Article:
Lien Stripping: What it is and How it Can Help You Protect Your Home
In many situations where a homeowner is dealing with what feels like unmanageable debt, it is not just a single mortgage or equity loan connected with that property that is overwhelming the owner, but rather multiple loans where the lenders hold liens on the property. A borrower may be dealing with multiple collection efforts from various lenders, who may be making contradictory demands and sending the borrower into a state of anxiety of how to deal with all these different lenders and their demands.
The process of lien stripping in bankruptcy court is a complicated one, but in certain cases it can result in your being able to convert a loan secured by your house into an unsecured loan, providing you with an increased ability to protect your home from creditors. The Supreme Court of the United States has held that lien stripping is available in a Chapter 13 bankruptcy where the borrower has a senior mortgage or home equity loan that is larger than the appraised value of the home. What this means is that, if a homeowner had a primary residence that was currently valued at $250,000, and had a senior mortgage loan with a balance of $275,000 (or, in other words, $25,000 more than the current appraised value of the home), and other junior loans where the lenders held liens attached to the same property, the debtor can successfully petition for the bankruptcy court to modify the junior loans so that they become unsecured loans, meaning the junior lenders will no longer have liens on the house and are thus unable to pursue a foreclosure action on the property. This does not mean that the junior loans are necessarily extinguished, and the borrower may still be required to pay the money due on those loans over time, but the key aspect of the lien stripping process is that the junior lender who has been subject to lien stripping will no longer be able to target the borrower’s home.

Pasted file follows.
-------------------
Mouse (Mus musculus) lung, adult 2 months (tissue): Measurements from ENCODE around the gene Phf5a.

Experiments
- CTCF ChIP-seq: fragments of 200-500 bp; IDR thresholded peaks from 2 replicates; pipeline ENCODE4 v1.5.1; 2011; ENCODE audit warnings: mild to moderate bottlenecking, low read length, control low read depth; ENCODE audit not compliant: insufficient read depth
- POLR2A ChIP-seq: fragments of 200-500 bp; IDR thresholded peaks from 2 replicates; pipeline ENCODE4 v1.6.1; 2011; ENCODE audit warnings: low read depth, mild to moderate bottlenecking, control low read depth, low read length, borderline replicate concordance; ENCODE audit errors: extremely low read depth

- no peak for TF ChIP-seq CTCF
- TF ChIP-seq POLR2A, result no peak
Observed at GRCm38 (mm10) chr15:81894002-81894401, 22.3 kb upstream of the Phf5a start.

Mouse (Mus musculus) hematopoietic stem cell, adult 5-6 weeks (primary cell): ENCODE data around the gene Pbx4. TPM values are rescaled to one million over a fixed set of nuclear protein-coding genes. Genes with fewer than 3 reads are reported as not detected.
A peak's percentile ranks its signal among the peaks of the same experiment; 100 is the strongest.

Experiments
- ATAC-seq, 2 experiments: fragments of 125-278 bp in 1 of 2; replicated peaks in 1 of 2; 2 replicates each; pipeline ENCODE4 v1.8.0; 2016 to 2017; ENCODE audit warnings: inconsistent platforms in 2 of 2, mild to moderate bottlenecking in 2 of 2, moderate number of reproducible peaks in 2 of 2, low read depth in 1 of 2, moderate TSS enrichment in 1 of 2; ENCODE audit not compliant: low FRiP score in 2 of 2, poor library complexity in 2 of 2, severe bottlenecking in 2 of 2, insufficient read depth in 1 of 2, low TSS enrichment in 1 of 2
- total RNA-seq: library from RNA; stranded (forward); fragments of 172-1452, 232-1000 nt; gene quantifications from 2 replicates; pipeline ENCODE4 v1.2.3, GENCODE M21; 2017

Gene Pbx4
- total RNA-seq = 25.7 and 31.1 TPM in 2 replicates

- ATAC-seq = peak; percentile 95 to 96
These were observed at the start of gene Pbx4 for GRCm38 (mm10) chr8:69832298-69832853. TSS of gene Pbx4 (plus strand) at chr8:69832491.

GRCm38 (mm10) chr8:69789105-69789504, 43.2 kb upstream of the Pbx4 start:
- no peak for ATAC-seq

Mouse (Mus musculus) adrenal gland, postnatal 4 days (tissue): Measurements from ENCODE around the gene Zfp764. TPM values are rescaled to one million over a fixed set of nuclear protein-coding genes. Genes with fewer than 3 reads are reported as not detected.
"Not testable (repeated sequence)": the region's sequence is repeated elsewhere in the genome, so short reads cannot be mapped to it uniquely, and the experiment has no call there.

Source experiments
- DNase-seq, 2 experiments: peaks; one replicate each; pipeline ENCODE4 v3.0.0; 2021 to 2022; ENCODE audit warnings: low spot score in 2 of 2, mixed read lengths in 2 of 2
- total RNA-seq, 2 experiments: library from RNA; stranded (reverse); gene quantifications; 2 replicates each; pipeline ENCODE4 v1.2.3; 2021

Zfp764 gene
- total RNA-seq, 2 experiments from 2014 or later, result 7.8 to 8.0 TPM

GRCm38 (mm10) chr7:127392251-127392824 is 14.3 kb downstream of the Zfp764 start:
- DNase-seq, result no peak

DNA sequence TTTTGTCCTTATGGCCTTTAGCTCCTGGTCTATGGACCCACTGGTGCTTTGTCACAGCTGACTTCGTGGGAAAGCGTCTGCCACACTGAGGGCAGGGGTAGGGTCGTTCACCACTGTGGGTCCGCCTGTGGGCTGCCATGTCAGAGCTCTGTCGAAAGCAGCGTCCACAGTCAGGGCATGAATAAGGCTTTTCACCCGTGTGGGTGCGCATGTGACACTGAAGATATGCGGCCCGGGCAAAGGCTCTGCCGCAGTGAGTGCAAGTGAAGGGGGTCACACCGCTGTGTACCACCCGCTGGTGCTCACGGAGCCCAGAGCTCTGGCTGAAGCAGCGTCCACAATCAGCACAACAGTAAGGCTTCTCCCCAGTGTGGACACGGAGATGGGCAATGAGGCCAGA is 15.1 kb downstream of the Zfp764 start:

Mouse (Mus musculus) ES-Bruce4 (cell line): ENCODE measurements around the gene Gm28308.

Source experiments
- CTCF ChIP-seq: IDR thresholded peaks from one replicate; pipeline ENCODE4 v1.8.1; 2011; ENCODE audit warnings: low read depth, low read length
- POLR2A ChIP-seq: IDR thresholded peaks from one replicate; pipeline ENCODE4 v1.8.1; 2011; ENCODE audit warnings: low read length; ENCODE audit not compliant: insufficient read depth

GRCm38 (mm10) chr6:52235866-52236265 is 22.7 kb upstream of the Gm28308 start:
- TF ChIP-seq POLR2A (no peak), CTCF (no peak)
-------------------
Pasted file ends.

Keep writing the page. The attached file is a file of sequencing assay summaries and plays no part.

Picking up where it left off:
Previously, some courts allowed for lenders to pursue lien stripping through a Chapter 7 proceeding, but the Supreme Court recently held in the case of Bank of America v. Caulkett that lien stripping was not available in a Chapter 7 proceeding. The pro-borrower tool of lien stripping, however, does remain available in a Chapter 13 proceeding following this ruling. Lien stripping remains a potentially complicated process, requiring the appraisal of the home prior to the bankruptcy proceeding allowing for lien stripping, but working with an experienced bankruptcy law professional can help guide you through this process.
If you are finding it difficult to keep up with one or more loans connected with your home, contact a knowledgeable Kentucky bankruptcy and consumer law attorney at Lanna Kilgore PLLC.